As I said, Tiernan’s gravest sin was not in the sour taste his comments left in the mouth but the fact that they weren’t funny — something many Jewish friends of mine have been quick to point out — and while we can dance around the houses all night about whether he was genuinely satirising anti-Semitism or merely pandering to it, some of the responses to the now infamous tirade show a worryingly censorious streak.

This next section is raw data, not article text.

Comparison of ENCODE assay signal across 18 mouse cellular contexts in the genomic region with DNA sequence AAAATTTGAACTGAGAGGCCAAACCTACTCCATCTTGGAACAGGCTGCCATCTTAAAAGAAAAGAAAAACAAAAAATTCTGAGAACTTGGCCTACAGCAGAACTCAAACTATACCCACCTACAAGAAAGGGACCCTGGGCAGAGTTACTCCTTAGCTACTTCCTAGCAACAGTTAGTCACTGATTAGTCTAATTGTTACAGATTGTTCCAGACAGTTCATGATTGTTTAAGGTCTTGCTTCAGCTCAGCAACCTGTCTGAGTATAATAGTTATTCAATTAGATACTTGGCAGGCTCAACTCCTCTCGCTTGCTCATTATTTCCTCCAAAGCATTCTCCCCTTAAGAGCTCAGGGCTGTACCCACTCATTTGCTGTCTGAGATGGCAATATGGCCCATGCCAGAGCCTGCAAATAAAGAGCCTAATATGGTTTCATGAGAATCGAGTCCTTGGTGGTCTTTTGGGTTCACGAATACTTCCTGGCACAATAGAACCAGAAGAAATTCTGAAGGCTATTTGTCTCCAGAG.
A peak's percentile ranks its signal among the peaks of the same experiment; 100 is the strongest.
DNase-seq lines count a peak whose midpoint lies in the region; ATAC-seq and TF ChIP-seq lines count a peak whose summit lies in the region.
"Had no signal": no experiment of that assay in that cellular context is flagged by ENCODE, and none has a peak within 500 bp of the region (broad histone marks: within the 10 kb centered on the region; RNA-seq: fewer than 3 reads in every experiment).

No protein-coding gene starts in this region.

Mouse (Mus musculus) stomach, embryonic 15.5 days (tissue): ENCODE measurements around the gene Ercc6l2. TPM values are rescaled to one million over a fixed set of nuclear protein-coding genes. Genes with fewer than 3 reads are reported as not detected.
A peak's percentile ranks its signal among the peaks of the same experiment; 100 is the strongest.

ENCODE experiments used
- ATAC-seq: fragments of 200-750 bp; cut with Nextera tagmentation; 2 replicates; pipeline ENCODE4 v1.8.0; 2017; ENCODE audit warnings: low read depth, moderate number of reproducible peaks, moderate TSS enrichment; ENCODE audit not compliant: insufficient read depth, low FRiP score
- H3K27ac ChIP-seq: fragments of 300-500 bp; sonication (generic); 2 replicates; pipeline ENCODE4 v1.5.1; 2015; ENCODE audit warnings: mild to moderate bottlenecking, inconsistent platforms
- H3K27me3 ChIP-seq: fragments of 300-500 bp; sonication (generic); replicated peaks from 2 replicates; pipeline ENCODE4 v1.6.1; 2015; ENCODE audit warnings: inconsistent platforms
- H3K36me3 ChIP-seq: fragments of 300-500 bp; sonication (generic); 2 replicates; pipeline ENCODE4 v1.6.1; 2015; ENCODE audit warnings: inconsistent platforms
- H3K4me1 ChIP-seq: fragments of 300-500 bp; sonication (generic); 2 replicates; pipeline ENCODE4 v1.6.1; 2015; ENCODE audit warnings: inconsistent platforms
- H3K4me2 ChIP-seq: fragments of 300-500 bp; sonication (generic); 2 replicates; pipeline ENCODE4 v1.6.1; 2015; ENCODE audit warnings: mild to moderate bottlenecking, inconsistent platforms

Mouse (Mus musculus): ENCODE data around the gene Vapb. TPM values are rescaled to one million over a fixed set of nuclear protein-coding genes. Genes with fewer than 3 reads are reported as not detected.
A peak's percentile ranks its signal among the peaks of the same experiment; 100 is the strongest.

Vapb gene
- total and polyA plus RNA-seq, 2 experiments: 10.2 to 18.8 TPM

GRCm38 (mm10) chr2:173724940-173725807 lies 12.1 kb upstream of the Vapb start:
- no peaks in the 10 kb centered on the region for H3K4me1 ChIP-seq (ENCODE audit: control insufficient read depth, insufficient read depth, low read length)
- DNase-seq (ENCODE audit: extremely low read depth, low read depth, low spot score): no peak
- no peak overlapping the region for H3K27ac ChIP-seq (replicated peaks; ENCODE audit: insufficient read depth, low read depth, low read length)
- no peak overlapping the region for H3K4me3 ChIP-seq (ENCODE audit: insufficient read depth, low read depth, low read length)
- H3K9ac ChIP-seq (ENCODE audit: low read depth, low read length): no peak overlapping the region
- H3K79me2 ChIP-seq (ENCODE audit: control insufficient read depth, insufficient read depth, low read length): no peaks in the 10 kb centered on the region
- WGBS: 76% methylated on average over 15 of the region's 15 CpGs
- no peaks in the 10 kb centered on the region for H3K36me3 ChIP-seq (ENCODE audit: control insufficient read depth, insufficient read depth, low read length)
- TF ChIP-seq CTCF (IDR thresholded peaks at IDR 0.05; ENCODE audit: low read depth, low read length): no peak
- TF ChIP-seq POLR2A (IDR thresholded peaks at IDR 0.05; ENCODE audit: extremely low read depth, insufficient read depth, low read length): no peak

The Sunday Tribune, which broke the story, also carried an editorial suggesting he could be prosecuted for Incitement To Racial Hatred, a sentiment every bit as appalling as his comments.
Yeshua. OK I agree with the censorious bit. And this is not the only piece denouncing Tiernan primarily because he is not funny. But here he appears to be saying that it’s better to be anti-Semitic than to be unfunny. Or maybe if you’re going to be anti-Semitic, you better make sure it’s funny. Perhaps any serious conversation, in the absence of potential for mirth-making, should be leavened with a bit of anti-Semitism to keep things on an even keel.